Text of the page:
Free Birth Control: One Small Step for Feminists; One Giant Attack on the Consumer's Pocketbook

Earlier this week the Obama administration announced that health insurance plans must now be extended to include birth control without copay. These new guidelines for women’s health also include breast pumps, regular “well woman” visits, counseling about HIV and sexually transmitted infections, screening for gestational diabetes, domestic violence counseling and screening, in addition to several other services. For the most part, these new requirements will take effect Jan. 1, 2013.

Health and Human Services Secretary Kathleen Sebelius said, “These historic guidelines are based on science and existing (medical) literature and will help ensure women get the preventive health benefits they need”.

However a recent Fox News article states “generic versions of the pill are available for as little as $9 a month. Still, about half of all pregnancies are unplanned. Many are among women using some form of contraception, and forgetting to take the pill is a major reason.” This shows that even if we offer them free birth control, we have no guarantee they will not get pregnant.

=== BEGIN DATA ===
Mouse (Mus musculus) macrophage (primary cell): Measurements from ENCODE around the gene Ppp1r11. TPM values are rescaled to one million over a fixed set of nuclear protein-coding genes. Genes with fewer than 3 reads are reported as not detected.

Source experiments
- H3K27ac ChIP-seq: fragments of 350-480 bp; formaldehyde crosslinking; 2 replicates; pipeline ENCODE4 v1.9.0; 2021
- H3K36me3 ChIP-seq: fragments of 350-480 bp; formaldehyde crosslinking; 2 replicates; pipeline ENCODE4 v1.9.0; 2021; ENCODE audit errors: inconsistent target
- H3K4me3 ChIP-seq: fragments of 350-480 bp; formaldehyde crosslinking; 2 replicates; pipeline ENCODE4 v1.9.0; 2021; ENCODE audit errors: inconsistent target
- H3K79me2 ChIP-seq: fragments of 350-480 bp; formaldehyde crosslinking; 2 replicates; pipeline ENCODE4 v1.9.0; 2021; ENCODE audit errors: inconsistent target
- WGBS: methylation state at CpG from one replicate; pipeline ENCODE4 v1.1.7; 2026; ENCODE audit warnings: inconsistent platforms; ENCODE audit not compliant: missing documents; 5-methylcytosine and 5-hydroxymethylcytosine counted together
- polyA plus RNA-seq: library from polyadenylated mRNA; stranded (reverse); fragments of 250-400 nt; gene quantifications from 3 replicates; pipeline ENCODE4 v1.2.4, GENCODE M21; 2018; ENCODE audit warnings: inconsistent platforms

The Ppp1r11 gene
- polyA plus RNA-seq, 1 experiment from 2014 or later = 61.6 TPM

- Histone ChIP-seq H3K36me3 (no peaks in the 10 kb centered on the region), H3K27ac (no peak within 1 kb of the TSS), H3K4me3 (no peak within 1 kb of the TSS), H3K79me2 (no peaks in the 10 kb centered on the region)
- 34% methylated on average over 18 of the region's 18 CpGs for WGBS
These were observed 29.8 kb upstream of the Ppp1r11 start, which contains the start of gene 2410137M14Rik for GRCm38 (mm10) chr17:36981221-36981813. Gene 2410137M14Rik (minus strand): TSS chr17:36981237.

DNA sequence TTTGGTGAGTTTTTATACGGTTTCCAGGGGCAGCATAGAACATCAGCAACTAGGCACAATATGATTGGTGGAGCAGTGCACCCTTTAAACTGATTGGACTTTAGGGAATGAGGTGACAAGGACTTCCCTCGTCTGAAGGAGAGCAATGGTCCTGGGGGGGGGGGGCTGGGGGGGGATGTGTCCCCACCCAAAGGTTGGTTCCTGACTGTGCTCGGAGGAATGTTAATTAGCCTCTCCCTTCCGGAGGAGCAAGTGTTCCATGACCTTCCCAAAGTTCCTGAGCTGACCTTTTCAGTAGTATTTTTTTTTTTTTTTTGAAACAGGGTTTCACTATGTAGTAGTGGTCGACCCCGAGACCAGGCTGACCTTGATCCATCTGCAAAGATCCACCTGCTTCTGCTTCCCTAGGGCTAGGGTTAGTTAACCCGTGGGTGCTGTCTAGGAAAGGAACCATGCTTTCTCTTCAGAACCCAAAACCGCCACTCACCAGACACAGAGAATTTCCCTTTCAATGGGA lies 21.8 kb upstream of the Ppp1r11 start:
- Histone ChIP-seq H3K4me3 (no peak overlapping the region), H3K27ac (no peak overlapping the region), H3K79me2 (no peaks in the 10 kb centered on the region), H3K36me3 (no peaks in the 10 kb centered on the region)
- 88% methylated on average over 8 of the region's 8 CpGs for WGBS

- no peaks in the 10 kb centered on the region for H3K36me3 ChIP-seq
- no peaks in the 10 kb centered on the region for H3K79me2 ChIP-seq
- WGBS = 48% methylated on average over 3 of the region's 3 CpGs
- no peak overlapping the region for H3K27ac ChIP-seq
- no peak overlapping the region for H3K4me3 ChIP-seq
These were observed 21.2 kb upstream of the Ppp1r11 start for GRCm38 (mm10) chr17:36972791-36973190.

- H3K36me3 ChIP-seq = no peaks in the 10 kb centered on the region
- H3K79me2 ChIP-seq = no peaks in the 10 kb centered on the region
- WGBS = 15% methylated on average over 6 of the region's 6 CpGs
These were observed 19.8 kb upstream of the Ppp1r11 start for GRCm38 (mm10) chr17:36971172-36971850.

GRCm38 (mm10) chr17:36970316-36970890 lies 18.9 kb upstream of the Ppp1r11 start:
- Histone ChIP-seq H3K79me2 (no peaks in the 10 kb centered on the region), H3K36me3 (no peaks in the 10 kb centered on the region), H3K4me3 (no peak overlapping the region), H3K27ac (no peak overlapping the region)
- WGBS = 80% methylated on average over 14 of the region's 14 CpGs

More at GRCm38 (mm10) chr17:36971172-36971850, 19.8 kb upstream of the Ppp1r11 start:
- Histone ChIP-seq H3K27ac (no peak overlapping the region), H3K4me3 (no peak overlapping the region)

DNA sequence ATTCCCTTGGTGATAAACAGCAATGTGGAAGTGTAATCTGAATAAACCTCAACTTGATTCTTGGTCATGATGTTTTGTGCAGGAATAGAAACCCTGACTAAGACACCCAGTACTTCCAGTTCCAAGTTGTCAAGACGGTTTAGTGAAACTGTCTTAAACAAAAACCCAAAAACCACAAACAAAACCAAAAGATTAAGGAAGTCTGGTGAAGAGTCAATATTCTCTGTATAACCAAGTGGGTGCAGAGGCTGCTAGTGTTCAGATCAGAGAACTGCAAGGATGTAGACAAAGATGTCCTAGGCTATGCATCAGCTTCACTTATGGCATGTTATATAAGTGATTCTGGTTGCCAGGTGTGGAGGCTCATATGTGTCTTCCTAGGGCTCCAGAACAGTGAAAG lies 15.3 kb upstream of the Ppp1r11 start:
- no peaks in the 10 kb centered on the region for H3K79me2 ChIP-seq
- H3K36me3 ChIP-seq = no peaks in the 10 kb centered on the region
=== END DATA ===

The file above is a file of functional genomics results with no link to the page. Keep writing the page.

Who will pay to offset the cost of these new “free” services? We all know that nothing is truly free. The rest of us will be forced to pay for these services and premiums all over will be increased. In a Bloomberg editorial they admitted, “The average yearly cost to an insurer of providing full coverage for the entire range of contraceptive methods and counseling services (with no copays or deductibles) is about $40”.

As a young woman I believe these services should not become subsidized especially when the generic brand is easily accessible. We are 14 trillion in debt; there is no more money in order to cover all of these services. It is not a lack of access or information; they already have birth control and choose not to use it. We have an accountability issue not accessibility issues. If you choose to be sexually active then you are responsible for preventing a pregnancy, not the rest of us. These are goods and services, not a civil right. Do we really want the government micromanaging something as personal and private as pregnancies?